Day 3Havre-Saint-Pierre, Quebec, Canada

Havre-Saint-Pierre (Harbour St. Pierre in English), is a small town of 3,300 inhabitants, situated along Quebec’s North Shore. To the south is Anticosti Island and the great expanse of the Gulf of St. Lawrence. It was settled in 1857 by six Acadian-French families originally from the Îles de la Madeleine. Here they found a land rich in lumber and a sea rich in fish. Today’s inhabitants speak a dialect of Acadian French different from the French spoken in the rest of the Province of Quebec.

Havre-Saint-Pierre is the jumping-off point to explore a dozen picturesque fishing villages, seabird colonies, marine wildlife concentrations and the beautiful Mingan Archipelago National Park Reserve. The shoreline of the Mingan Archipelago is a wonderland of sculpted limestone pinnacles and outcroppings. Eroded by thousands of years of wind and waves, the limestone forms are the largest group of such monoliths in Canada. The most recognizable limestone pillar in the park is called La Grande Dame (The Great Lady).

Day 4Cruising the Gulf of Saint Lawrence

The broad Gulf of Saint Lawrence funnels imperceptibly from the Atlantic into Canada’s most important river, which remains tidal as far upstream as Quebec City. It is the largest estuary on earth, draining the Great Lakes Basin from the outflow of Lake Ontario some 800 miles inland. At the Gulf end, it is home to a known ten species of whales from giant blue whales to sperm humpback, fin, minke, right whales the small, porcelain-white belugas. Half of Canada’s ten provinces border the Gulf of Saint Lawrence: New Brunswick, Labrador and Newfoundland, Nova Scotia, Quebec and Prince Edward Island.

Day 5L'Anse Aux Meadows, Newfoundland, Canada

At the tip of Newfoundland’s Great Northern Peninsula is the first known evidence of European presence in the Americas. Over 1,000 years ago, Norse expeditions sailing from Greenland built a small encampment of timber-and-sod buildings. Known as L’Anse aux Meadows, from French ‘bay of the grasslands’, it was rediscovered in 1960 and is one of the most celebrated archaeological sites in North America. It is most noted for its connection to the legendary Vinland colony established by Leif Erikson, and to Norse exploration in the Americas. Prior to 1960, it was believed that Christopher Columbus was the first European to land in America. Now it is accepted that almost 500 years prior, Viking long-ships sailed into the Gulf of St. Lawrence. L’Anse aux Meadows is the farthest known extent of Viking settlement in the New World. In 1978, the remains of its eight sod buildings were declared a UNESCO World Heritage site.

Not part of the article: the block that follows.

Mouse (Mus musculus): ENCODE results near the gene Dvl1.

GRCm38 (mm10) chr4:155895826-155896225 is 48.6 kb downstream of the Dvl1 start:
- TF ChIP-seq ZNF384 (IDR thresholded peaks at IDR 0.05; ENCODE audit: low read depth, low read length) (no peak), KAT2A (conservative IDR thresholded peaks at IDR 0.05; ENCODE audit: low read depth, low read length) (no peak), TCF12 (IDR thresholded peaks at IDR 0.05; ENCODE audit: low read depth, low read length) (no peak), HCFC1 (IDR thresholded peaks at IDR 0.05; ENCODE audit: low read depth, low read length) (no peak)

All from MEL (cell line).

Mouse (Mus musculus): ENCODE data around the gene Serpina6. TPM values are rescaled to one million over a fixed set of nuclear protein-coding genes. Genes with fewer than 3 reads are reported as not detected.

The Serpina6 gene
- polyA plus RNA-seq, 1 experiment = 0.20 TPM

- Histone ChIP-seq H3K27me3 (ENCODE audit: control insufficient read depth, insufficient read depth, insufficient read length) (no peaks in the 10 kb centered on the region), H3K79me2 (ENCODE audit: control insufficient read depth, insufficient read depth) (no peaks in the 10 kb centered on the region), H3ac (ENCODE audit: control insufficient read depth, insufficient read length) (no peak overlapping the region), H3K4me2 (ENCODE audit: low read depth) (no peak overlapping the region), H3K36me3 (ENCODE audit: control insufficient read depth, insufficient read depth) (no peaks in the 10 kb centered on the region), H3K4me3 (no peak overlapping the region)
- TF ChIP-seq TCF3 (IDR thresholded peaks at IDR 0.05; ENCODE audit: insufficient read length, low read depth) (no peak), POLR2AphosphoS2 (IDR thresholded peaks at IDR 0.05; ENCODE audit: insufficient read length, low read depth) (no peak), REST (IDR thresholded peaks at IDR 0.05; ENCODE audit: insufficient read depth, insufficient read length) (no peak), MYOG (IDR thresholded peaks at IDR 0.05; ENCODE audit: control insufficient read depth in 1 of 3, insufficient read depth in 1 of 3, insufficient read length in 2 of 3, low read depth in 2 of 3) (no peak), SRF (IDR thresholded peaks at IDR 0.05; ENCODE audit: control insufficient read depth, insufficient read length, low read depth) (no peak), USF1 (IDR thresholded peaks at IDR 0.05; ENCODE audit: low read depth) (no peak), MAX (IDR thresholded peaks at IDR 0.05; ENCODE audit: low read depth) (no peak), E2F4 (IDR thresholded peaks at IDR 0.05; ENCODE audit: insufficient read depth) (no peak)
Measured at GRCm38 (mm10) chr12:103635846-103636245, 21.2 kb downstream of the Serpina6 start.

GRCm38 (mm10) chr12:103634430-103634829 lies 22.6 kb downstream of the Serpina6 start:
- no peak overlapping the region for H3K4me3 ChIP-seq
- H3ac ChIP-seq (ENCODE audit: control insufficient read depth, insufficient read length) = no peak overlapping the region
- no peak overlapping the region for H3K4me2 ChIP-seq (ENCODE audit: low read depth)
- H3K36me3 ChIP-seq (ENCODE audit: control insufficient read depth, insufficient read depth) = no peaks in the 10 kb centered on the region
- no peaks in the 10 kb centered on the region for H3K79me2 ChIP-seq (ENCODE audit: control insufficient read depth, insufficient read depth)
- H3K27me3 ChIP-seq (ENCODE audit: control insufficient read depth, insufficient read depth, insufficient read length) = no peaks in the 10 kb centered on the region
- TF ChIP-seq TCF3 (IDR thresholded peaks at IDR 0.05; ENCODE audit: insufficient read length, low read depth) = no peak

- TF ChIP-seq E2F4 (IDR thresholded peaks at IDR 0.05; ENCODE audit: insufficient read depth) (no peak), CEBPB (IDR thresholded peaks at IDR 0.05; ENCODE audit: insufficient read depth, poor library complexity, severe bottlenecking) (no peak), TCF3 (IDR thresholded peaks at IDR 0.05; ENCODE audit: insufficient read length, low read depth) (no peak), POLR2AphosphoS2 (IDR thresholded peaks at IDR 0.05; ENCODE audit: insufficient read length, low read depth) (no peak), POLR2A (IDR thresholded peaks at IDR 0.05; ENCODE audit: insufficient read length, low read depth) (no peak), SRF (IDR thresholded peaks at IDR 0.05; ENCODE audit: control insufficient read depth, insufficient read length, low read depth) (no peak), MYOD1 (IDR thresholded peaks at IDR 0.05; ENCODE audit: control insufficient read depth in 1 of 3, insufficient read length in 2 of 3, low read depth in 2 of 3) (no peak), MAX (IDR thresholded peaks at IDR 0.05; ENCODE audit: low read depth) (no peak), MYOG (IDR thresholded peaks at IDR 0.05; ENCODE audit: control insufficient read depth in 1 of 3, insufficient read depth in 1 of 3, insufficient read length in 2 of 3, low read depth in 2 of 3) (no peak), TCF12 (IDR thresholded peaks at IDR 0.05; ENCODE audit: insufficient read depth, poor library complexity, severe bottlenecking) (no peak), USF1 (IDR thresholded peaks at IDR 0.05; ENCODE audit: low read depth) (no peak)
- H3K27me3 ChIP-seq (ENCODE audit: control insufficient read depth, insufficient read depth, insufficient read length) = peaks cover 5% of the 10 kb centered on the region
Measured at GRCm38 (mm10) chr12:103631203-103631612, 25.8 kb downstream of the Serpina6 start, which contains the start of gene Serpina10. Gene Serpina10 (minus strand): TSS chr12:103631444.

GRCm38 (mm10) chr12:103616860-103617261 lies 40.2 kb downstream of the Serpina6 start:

Day 6-7St Johns, Newfoundland

St John’s, the capital of Newfoundland, is our last port of call. As the ship squeezes through the ‘narrows’ and enters into the inner harbour, the cultural and traditional flavour of the city quickly becomes apparent. The two towers of the Basilica of St. John the Baptist are amongst the tallest buildings on St. John’s skyline. Heritage and culture are an important way of life here and enter into all facets of life. From the height and color of buildings, to a vibrant pub, folk and classical music scene, St. John’s has a style distinct from the rest of Canada. Its steep, hilly terrain is often compared to San Francisco. St. John’s is the oldest settlement in North America, having been discovered by John Cabot in 1497 and appearing on maps as early as 1519. It displays an architecture befitting one of the first British colonial capitals. Seventy-seven percent of the population is of English and Irish origin. Buildings are painted in the same vibrant colors of Greenland albeit, Canadian-style.

Day 8Saint Pierre And Miquelon